The Law on Languages: When Our Attempts at Europeanness Go Too Far

A potentially damaging blow to the law on languages came from an unlikely source. In a recent leak, the Venice Commission, the constitutional law advisory body of the Council of Europe, outlined major issues with the law on languages. 

According to the Venice Commission, the law goes too far in “promoting multiethnic and multilingual interconnectedness of the judicial system.” The report notes that implementing the anticipated legal framework, which guarantees Albanian language court proceedings, would be prohibitively expensive. 

Furthermore, the inherent complexity of the entire undertaking would significantly hamper the regular functioning of the courts, thus seriously jeopardizing the right to a fair and timely trial guaranteed by the European Convention on Human Rights.  

Aside from stating obvious challenges with implementing the law, the commission report agitated certain politicians in Macedonia. Something must be rotten when European officials, the supposedly staunch defenders of minority rights, become the target of political attack by Artan Grubi.

In what can only be described as a threat, Grubi asked the Venice Commission to refrain from exposing the irrationality of the law on languages and from predicting the difficulties with implementing this horrendous law. According to Grubi, peace has no price tag, and the successful implementation of the law of languages will allow for interethnic peace in Macedonia. According to the Albanian political bloc in Macedonia, pointing out the inherent flaws of the law on languages is equivalent to inciting interethnic violence.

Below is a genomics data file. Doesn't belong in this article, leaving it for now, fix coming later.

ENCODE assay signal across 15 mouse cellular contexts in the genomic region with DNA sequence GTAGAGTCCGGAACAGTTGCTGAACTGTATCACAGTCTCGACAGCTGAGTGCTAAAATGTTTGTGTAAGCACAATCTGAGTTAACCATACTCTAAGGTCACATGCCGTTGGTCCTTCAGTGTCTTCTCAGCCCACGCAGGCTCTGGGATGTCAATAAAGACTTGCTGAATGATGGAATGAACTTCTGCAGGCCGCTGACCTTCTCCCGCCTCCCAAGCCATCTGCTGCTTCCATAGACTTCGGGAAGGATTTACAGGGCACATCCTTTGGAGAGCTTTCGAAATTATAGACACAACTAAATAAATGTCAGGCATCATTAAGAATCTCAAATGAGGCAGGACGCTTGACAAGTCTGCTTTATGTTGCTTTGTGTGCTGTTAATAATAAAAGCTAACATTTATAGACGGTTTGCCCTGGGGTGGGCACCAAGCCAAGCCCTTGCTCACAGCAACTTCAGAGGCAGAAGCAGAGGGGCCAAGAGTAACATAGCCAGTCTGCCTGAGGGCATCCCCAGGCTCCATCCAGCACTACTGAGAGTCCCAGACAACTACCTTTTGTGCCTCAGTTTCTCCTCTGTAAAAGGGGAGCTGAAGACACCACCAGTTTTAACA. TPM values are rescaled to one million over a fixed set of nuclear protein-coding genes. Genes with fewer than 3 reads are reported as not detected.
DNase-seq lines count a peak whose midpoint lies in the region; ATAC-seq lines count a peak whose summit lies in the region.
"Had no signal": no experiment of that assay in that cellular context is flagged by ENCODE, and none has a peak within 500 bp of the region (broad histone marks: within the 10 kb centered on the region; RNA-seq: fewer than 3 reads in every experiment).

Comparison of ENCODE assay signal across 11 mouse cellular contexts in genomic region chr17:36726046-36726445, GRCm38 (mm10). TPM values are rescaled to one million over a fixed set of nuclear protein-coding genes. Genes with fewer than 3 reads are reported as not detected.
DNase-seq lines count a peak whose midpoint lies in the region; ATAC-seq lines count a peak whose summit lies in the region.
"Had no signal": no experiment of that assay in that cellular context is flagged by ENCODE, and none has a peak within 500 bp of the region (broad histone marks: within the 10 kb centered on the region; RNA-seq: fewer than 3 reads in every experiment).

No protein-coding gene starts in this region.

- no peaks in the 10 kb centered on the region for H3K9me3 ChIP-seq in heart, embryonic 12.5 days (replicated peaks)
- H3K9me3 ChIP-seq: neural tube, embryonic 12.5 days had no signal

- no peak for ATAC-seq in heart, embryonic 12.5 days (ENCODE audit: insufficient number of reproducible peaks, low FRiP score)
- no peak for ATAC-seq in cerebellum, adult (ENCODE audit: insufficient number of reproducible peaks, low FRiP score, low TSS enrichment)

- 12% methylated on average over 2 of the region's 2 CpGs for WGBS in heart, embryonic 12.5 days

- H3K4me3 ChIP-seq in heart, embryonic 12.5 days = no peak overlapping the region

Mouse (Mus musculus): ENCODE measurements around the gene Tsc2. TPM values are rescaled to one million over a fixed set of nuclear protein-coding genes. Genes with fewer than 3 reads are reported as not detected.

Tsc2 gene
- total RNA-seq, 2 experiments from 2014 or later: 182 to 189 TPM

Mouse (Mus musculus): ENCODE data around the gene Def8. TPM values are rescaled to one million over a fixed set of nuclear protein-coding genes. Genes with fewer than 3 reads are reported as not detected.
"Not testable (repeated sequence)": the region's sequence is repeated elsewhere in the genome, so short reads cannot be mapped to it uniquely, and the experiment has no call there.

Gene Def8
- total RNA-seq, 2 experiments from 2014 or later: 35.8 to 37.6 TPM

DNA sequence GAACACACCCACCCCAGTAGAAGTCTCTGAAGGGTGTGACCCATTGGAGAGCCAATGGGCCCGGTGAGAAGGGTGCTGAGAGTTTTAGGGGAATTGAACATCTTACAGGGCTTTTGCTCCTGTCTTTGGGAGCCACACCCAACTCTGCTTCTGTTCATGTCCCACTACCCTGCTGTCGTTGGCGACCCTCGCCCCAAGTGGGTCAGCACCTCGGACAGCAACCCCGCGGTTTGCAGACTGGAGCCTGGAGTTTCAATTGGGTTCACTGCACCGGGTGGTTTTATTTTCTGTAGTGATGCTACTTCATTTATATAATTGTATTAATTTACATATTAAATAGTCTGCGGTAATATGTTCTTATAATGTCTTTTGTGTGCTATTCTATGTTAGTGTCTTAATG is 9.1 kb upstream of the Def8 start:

Luckily, the Venice Commission thought otherwise, and pointed to numerous elements of the law on languages that actually surpass the previously defined standards for protection of ethnic minorities. 

This fact illustrates the real purpose of this law. The agenda forwarded by the law on languages is aimed not at advancing minority rights in Macedonia, but at promoting nationalistic ambitions for creating Greater Albania and undermining Macedonia’s sovereignty. 

Even before the law on languages was passed, the Albanian ethnic minority in Macedonia was already in an extraordinarily privileged position in relation to human rights and constitutionally defined protection. Some advantages conferred upon them as a result of coalition building efforts have even transcended the legal sphere, such as ability to get paid for staying at home, not paying electricity bills and taxes, and disregarding states inspections in ethnic Albanian owned businesses.

The reality is that the law on languages grossly hinders the sovereign character of our country. Maintaining a governing coalition in Macedonia has become extremely difficult because of the nationalistic and divisive demands by Albanian political subjects. As one of the key demands of the Tirana platform, the law on languages serves as the foundation upon which the current governing coalition was built. Implementing the law will be key to maintaining the coalition in the future, as Grubi’s vociferous defense of the law demonstrated.

UMD has strongly condemned the law on languages and has asked for its nullification. We hope that the Venice Commission stands by its condemnation of the law, and urges political units in Macedonia to refrain from undermining the sovereign character of our country.